·         jigsaw puzzles

·         listening to music

·         calligraphy

·         pottery

·         baking or cooking

·         reading

Outdoor activities

·         gardening

·         fishing

·         hiking or walking

·         birdwatching

·         stargazing


·         yoga, tai chi, or meditation

·         running or jogging

·         dance

·         golfing


Proactive rest in the workplace

Even workplaces are harnessing the power of rest. Many progressive workplaces are embracing “proactive rest” to help increase productivity, reduce the risk of burnout, boost creativity and problem-solving skills, and improve employees’ quality of life.

Within a workplace setting, proactive rest can look like the following:

·         encouraging active breaks throughout the day

·         advocating for work-life balance

·         enabling flexible working arrangements

·         providing resources for self-care and stress reduction

·         offering wellness programs


Rest and sleep

Rest should make up 42 percent of our day, according to recent research. That works out to be approximately 10 hours. When you factor in sleeping, it’s about two hours of awake time that we need to rest, explains Henderson.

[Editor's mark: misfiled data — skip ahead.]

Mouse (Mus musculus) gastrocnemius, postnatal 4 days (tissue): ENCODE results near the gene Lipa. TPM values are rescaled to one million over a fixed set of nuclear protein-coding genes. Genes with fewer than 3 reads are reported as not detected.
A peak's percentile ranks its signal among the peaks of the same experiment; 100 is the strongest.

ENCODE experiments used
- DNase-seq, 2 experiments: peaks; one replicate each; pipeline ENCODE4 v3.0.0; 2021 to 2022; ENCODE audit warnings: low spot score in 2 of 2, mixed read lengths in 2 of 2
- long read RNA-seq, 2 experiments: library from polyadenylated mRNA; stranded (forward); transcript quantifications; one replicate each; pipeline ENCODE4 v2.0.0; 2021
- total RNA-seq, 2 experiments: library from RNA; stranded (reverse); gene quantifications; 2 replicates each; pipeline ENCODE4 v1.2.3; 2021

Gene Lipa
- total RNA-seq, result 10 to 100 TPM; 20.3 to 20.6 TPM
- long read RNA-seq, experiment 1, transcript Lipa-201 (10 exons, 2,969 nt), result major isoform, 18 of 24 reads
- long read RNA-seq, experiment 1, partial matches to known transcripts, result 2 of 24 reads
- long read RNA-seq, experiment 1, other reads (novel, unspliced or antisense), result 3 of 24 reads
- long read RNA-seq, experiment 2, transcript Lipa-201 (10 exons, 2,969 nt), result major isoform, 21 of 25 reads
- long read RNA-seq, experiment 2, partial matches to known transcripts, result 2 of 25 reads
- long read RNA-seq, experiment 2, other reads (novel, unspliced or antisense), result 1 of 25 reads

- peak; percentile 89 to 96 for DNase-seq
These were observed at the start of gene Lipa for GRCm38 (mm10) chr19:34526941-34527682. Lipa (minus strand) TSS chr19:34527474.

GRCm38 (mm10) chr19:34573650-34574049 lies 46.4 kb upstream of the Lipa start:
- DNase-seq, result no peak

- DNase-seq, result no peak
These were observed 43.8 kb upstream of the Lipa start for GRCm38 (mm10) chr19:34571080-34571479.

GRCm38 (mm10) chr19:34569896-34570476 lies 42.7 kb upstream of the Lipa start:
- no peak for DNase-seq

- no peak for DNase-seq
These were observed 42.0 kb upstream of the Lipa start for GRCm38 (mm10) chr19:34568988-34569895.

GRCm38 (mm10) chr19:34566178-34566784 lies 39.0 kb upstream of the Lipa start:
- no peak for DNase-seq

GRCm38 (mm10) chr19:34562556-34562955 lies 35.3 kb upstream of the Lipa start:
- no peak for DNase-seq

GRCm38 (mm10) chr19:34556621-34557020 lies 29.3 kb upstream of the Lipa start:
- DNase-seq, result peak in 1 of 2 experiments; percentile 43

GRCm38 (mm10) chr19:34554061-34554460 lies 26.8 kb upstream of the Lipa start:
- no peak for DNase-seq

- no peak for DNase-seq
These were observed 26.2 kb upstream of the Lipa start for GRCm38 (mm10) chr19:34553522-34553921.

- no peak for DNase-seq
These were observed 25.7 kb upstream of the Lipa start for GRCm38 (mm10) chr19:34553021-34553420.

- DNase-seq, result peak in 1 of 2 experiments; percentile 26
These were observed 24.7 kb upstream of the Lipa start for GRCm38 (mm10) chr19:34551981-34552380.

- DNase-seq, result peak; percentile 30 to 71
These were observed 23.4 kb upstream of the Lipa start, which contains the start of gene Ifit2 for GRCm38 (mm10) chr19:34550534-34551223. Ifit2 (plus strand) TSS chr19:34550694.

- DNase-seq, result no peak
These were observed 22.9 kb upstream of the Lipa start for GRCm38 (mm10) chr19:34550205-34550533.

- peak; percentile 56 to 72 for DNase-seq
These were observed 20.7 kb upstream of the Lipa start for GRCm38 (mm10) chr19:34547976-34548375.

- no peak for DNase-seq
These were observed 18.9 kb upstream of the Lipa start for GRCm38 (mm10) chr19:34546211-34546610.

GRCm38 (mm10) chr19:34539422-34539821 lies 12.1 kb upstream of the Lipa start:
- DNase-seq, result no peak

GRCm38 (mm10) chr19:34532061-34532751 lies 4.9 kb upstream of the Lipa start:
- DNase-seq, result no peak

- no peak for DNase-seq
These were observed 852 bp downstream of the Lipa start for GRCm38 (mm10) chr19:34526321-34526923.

Emotional rest

This type of rest includes being authentic to our true selves. Henderson encourages us to identify our emotions without judgment. She suggests imagining our thoughts as boats that we watch pass by.


The parasympathetic nervous system 

Known as the “rest and digest” system (in contrast to the famous “fight or flight” sympathetic nervous system), our parasympathetic nervous system decreases our heart rate, stimulates digestion, and inhibits the production of adrenalin when we’re relaxed.


A simple mindfulness exercise

Mindfulness exercises allow us to fully immerse ourselves in the moment, helping us relax. One exercise involves awareness of our senses. Try to notice three things you can hear, three things you can see, and three things you can feel—slowly, one sense at a time.

This article was originally published in the November 2023 issue of alive magazine.



Hollywood Balancing Act

Hollywood Balancing Act

Drawing on martial arts philosophy, Peter Jang finds mind-body balance in a decade-plus career

Shawn RadcliffeShawn Radcliffe